We know the decision to abstain from substances is only the beginning of the change process. Clients need tools to help them maintain abstinence in both the short and long term. The skills learned in the cognitive-behavioral groups focus on building awareness (i.e., relapse triggers, relapse justifications, cognitive distortions etc.) and enhancing client’s repertoire of coping strategies. There are over 50 skill sets learned in these groups, including many skills related to continually cultivating motivation as well as dealing with underlying problems such as depression or anxiety.
In this group, clients learn and practice effective communication skills as a way to improve the overall quality of their relationships and satisfaction within them. Clients learn strategies for the most effective communication and then practice these skills in real-world conversations with others. Clients learn the skills that increase their chance of being understood, resolve conflict and getting their needs met.
Weekends and unstructured time are typically challenging periods for clients, especially early in the process of making significant life changes. Weekend planning teaches clients how to plan safe and fulfilling weekends. Clients also work towards achieving balance between relaxing and staying structured during periods of free time. In addition, they focus on adding in rewarding activities into unstructured time (to combat boredom and loneliness) and problem-solve around potential weekend challenges (e.g., social events, time alone).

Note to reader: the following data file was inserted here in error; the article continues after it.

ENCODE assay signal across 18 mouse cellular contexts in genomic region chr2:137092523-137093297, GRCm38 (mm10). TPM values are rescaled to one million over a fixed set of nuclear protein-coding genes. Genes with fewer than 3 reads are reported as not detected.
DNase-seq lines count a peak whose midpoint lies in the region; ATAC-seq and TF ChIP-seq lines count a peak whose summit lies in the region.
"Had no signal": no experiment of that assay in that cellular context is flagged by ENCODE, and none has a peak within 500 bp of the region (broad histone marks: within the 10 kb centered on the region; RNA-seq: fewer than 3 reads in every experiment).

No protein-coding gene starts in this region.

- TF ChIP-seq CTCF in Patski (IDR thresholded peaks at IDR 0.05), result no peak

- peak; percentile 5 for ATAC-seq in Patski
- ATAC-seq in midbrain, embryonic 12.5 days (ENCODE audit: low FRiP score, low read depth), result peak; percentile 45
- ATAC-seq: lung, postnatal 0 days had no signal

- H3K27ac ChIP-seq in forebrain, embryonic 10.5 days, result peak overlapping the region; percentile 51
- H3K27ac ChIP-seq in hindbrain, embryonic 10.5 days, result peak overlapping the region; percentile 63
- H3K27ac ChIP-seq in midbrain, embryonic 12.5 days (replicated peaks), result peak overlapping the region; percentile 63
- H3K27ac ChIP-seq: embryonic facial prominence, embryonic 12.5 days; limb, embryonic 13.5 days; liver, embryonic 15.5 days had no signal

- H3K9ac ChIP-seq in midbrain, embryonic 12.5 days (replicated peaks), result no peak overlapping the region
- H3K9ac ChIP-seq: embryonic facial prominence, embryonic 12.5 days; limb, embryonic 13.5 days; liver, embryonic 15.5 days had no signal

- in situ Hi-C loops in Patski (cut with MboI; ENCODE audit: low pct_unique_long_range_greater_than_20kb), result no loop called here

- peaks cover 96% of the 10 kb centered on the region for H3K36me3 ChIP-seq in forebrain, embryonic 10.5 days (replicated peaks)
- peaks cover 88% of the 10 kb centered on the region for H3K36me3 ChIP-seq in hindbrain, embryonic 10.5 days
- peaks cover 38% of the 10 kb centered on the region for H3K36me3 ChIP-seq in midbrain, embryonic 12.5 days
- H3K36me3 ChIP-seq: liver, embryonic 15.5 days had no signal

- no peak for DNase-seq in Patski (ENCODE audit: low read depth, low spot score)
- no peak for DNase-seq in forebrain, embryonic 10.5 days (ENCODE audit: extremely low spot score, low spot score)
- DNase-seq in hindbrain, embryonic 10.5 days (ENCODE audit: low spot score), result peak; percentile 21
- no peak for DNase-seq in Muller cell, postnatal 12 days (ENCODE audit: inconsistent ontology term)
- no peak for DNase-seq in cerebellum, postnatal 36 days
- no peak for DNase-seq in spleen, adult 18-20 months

Dialectical Behavior Therapy is an established evidence based treatment which is useful in helping people change their relationship with substances and others destructive behaviors. The skills that are taught help with regulating thoughts, emotions, and relationships. In the DBT groups, clients learn mindfulness skills, interpersonal effectiveness skills, emotion regulation skills (i.e., how to recognize and shift how you feel without engaging in harmful behaviors) and distress tolerance (how to bear pain effectively without making already difficult situations worse). Clients have a myriad of opportunities to practice these skills in the outside world and then consult about their experiences in the groups to solidify learning.
At CMC, we know that an essential ingredient to maintaining change over the long haul is having a life you want to protect and respect. To that end, the Moving Forward group is focused on helping clients build a sense of contentment and engagement in their lives. Clients learn the art of goal setting (e.g., how to set goals that maximize the likelihood of achievement). Clients develop practical goals in areas such as work, school, nutrition, exercise and building social supports. For example, clients work on resumes and do job interview role-plays. They also work on ways to have fun sober and expand their lives beyond treatment.